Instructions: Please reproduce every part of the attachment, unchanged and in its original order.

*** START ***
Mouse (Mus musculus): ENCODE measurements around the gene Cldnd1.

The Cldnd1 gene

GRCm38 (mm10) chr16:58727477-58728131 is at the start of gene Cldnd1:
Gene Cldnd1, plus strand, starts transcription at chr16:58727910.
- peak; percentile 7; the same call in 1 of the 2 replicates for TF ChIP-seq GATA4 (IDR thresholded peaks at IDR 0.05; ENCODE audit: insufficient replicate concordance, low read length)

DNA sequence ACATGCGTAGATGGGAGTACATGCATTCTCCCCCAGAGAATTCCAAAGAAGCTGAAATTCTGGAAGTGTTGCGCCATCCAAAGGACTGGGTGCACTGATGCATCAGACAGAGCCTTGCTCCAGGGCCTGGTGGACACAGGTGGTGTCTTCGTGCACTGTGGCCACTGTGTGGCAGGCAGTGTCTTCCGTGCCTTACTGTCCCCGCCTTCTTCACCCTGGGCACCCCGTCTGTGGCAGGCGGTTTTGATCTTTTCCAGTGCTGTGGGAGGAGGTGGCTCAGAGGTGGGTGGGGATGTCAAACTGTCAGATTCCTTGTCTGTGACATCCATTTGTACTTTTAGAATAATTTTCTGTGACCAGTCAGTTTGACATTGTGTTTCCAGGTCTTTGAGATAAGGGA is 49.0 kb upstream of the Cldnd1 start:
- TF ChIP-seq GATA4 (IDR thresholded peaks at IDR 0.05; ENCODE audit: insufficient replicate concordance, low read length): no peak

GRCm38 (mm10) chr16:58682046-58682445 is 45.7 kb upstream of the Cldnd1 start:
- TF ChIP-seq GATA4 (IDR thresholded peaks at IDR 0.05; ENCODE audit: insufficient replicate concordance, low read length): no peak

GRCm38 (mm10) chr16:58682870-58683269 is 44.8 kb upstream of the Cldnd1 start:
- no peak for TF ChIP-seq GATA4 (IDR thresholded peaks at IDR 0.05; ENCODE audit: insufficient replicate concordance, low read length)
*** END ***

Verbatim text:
Mouse (Mus musculus): ENCODE measurements around the gene Cldnd1.

The Cldnd1 gene

GRCm38 (mm10) chr16:58727477-58728131 is at the start of gene Cldnd1:
Gene Cldnd1, plus strand, starts transcription at chr16:58727910.
- peak; percentile 7; the same call in 1 of the 2 replicates for TF ChIP-seq GATA4 (IDR thresholded peaks at IDR 0.05; ENCODE audit: insufficient replicate concordance, low read length)

DNA sequence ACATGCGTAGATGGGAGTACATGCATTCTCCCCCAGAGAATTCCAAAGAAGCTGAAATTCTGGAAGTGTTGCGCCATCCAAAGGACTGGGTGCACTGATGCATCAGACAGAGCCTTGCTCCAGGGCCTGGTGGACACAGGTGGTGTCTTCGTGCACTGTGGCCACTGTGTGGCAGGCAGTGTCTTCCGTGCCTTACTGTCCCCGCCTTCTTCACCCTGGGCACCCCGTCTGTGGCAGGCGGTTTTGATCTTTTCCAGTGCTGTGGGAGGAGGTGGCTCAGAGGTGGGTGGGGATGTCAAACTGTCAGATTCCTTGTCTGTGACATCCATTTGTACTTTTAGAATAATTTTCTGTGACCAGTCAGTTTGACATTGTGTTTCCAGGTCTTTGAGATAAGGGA is 49.0 kb upstream of the Cldnd1 start:
- TF ChIP-seq GATA4 (IDR thresholded peaks at IDR 0.05; ENCODE audit: insufficient replicate concordance, low read length): no peak

GRCm38 (mm10) chr16:58682046-58682445 is 45.7 kb upstream of the Cldnd1 start:
- TF ChIP-seq GATA4 (IDR thresholded peaks at IDR 0.05; ENCODE audit: insufficient replicate concordance, low read length): no peak

GRCm38 (mm10) chr16:58682870-58683269 is 44.8 kb upstream of the Cldnd1 start:
- no peak for TF ChIP-seq GATA4 (IDR thresholded peaks at IDR 0.05; ENCODE audit: insufficient replicate concordance, low read length)